One of the pictures I found was particularly poignant.  It was a wonderful photo of me, my mother, and Tinker Bell at the Magic Kingdom soon after we moved to Florida.  Looking at that photo, I remembered the day.  I remembered the fun we had.  I remembered laughing and loving.  I remembered that I was my mother’s Tinker Bell always.  I remembered the roots.  Right after she died, I could not look at that picture.  Today, I bought a frame and hung it on the wall. 

This episode caused me to reflect on the rootlessness I have been feeling.  In some ways, I think not knowing how to grow into me without my mother here is all in my mind.  If I am honest, even though exploring the roots has been painful, I have been growing.  My life is bigger than it used to be.  My life is richer than ever and my heart is expanding all the time.  There are lots of reasons for that.  One of those reasons is that helping me grow joyously is my mother’s legacy to me.  I may have been avoiding thinking of those roots, but they have always been there.

I started out this post with the premise that the roots are the problem.  I don’t think that is right, after all.  Roots may be messy and may need management, but they are miraculous as long as they keep growing. 

What part have your “roots” played in your life?  Are you a stronger person because your roots are strong or are you a stronger person because you had to overcome your roots?  Please share your perspective by leaving a comment.  In the alternative, you can email me at terriretirement@gmail.com.

Have a growing day!

Terri/Dorry 😊

My beautiful mother, me, and Tinker Bell at the Magic Kingdom in happier times. I was always her Tinker Bell and she was always my “second star to the right and straight on ’til morning.”

Getting To The Root Of The Problem

Lately, I’ve been rootless.  At least, it feels that way.  One would think, at almost 60 years old, my roots would be getting deeper. On the contrary, I seem to be losing roots right and left recently.

It all started in January when I went for my dental cleaning.  A few days before my scheduled appointment, I developed a slight toothache in one of my upper molars.  It wasn’t a big deal, really.  I kept brushing and flossing, thinking I might have a bit of something caught between my teeth or sticking into my gum.  I took some ibuprofen, but it wasn’t too bad. When we first moved to Florida, I had a pain in the same area but it went away after the dentist prescribed a course of antibiotics. 

When I went for my January cleaning, I mentioned my pesky tooth. The dentist concluded that I had another infection in the same area. He was pretty convinced that the time had come for the endodontist to go spelunking down the roots of that particular tooth.  I reluctantly made an appointment with the endodontist.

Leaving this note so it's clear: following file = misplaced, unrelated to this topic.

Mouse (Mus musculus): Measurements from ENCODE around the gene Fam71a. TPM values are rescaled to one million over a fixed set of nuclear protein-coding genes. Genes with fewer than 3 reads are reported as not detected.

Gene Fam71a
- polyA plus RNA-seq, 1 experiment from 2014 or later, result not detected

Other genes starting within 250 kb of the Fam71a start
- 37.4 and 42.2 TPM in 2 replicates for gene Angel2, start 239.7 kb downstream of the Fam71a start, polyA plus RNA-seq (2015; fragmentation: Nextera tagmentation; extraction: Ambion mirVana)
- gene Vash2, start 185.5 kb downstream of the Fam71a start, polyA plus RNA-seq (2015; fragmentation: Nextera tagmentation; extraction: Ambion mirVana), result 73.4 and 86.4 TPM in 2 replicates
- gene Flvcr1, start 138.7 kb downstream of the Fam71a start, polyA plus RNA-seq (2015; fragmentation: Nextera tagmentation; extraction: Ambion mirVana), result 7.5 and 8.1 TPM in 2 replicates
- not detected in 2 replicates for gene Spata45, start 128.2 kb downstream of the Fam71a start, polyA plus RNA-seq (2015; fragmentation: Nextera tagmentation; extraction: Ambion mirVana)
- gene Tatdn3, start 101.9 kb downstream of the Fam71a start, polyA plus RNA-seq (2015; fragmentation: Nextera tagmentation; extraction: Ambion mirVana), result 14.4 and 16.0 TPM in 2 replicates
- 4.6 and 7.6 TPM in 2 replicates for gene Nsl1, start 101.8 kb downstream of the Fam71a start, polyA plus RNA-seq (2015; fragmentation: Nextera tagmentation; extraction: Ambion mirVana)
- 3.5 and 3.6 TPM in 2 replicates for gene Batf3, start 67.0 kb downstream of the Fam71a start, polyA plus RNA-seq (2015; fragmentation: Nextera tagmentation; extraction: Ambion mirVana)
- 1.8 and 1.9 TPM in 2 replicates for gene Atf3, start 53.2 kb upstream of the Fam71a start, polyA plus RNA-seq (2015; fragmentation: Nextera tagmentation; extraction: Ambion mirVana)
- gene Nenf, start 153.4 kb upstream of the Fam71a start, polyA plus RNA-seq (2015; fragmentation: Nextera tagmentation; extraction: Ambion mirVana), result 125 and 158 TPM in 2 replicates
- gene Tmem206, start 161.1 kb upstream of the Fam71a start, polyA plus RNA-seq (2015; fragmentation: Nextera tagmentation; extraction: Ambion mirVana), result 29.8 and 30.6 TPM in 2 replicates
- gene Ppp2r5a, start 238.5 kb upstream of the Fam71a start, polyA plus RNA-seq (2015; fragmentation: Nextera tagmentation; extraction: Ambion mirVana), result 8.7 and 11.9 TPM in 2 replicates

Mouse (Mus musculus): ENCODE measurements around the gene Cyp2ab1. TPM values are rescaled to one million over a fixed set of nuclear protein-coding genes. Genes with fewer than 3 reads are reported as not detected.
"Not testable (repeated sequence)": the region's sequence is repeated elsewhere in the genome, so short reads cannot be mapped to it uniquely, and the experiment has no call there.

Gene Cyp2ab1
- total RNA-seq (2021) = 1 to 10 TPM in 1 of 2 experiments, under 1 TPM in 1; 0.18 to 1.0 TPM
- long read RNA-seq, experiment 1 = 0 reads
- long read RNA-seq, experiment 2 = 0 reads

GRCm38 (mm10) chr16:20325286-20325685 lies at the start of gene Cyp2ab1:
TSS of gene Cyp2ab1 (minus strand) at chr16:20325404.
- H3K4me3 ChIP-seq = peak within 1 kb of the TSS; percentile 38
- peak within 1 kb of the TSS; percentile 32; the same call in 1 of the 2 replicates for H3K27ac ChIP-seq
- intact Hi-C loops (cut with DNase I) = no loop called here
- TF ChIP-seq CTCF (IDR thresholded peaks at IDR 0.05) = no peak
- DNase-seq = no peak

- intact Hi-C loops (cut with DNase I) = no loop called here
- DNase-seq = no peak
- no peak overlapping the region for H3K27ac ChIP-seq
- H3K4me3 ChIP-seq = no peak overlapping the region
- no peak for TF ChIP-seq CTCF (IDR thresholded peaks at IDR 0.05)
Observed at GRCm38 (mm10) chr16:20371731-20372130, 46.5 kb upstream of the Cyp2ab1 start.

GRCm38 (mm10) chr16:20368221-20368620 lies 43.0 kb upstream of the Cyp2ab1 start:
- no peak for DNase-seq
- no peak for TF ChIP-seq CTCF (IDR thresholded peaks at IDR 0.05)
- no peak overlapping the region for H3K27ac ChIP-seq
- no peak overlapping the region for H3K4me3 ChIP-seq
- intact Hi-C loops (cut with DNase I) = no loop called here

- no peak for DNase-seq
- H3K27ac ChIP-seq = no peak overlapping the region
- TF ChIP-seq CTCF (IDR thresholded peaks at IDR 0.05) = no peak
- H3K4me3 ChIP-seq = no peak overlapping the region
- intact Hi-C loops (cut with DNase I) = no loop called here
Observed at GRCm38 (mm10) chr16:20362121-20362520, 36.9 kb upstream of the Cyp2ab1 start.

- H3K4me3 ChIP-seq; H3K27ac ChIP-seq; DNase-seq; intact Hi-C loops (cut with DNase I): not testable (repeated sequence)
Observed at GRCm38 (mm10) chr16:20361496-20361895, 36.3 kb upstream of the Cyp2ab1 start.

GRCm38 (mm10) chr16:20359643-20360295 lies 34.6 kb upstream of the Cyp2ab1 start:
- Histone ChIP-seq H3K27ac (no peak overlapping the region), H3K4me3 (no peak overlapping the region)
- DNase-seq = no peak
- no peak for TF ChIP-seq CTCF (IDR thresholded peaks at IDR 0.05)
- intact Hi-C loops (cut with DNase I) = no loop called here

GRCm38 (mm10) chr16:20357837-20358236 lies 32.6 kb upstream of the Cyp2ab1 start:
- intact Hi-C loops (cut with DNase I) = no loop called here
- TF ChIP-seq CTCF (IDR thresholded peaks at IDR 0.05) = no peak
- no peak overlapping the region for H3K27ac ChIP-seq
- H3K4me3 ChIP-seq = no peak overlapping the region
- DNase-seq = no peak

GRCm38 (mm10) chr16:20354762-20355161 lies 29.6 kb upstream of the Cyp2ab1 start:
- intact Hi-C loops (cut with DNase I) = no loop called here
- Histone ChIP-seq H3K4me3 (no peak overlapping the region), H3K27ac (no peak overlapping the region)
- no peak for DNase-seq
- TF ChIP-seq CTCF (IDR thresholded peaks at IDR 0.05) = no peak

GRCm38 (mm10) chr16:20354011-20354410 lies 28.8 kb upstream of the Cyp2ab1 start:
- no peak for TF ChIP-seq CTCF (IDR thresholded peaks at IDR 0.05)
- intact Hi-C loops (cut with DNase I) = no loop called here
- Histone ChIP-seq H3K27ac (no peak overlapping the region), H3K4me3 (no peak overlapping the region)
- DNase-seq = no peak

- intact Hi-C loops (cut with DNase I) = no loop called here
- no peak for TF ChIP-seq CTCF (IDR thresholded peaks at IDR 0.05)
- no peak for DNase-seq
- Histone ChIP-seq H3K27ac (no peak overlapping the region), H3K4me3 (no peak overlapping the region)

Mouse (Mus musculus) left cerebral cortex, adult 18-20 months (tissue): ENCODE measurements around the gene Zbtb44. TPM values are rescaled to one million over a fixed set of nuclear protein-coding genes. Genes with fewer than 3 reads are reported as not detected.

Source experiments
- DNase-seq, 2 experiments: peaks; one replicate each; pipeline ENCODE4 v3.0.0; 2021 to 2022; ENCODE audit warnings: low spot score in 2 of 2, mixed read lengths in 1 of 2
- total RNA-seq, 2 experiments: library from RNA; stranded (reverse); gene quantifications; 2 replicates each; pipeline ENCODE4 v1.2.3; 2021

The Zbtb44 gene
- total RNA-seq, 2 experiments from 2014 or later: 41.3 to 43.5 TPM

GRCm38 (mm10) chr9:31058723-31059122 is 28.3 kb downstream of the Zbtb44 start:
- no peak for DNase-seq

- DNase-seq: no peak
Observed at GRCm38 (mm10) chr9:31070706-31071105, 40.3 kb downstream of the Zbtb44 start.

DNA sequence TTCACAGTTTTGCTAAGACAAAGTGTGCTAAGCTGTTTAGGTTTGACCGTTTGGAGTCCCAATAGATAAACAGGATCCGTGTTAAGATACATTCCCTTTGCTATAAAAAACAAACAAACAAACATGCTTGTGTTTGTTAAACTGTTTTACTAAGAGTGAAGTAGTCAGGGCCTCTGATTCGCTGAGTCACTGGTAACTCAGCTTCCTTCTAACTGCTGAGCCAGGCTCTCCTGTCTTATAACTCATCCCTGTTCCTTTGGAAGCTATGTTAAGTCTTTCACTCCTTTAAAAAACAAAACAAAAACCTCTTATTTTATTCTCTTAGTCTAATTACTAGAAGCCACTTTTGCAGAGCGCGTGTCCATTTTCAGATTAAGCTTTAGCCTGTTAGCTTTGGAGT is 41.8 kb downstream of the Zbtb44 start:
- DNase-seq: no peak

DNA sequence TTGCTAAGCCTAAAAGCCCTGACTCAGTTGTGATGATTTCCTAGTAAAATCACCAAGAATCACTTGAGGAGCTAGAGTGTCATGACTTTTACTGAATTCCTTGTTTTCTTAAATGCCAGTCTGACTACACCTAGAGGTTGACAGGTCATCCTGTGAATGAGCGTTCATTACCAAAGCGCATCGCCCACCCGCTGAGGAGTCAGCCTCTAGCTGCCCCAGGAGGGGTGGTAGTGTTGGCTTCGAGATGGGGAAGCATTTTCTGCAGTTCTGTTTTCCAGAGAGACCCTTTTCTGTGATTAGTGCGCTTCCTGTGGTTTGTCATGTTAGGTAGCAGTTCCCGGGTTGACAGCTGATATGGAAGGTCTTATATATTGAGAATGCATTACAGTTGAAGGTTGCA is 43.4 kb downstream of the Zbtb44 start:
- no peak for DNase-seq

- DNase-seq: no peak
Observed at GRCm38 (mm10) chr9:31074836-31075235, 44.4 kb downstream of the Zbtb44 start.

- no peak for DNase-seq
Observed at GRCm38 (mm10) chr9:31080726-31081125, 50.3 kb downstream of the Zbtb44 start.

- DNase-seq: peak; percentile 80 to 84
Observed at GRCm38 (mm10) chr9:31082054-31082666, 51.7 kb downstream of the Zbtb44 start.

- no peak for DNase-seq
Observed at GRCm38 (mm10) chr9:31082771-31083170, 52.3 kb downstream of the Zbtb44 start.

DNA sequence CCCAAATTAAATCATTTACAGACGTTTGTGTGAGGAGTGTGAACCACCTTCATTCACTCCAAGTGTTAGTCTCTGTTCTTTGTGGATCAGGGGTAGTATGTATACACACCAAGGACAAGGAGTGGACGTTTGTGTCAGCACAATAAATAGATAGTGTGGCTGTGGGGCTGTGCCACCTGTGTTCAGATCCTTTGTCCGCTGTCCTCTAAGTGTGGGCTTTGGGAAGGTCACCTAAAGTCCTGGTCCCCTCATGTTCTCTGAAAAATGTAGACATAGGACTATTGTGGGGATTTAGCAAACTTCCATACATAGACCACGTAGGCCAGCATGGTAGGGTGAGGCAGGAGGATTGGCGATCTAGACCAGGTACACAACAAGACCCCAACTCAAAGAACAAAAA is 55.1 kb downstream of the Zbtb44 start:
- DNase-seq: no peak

The endodontist took one look at the x-ray and immediately saw that I had a root canal on the same tooth in the past.  I had all but forgotten about it, but I remembered the experience when he asked me about prior work on the tooth.  It was 35 years ago, so I don’t think anyone can fault me for not remembering the details.  At first, the endodontist thought the tooth must have a crack in the root.  That would mean a root canal would not work.  I would need an extraction and related tooth replacement work.  If there was any news less happy than the fact that I needed a root canal, it would probably be I didn’t need a root canal in these circumstances.

To confirm his analysis, he sent me for a cat-scan of my face.  It turned out that I had badly infected, drowning sinuses.  Oh… and my constantly freakish anatomy had been playing tricks on me for 35 years. It seems I had a sneaky mutant extra root which managed to escape notice when the original dentist roto-rootered the infected tooth.  That rogue root had been playing hide and seek all this time.  In short, my tooth had been abscessed for 35 years. It just flared up from time to time.  Wow.  Great news.  I could have a root canal after all. 

After the root canal, I felt fine. For about 30 hours, there was no tenderness or pain or really any discomfort at all.  After the 30-hour mark, however, a small war broke out in my mouth.  For about five days, I was miserable.  My sinuses drained constantly.  My gum throbbed.  I had numbness and extreme swelling on the right side of my mouth and face.  I couldn’t eat anything solid.  There were times I looked like a stroke victim.  I took the antibiotics and iced my face compulsively.  I counted the hours until I could take more ibuprofen. It baffled me because I have had a couple root canals before and I didn’t remember them hurting like this.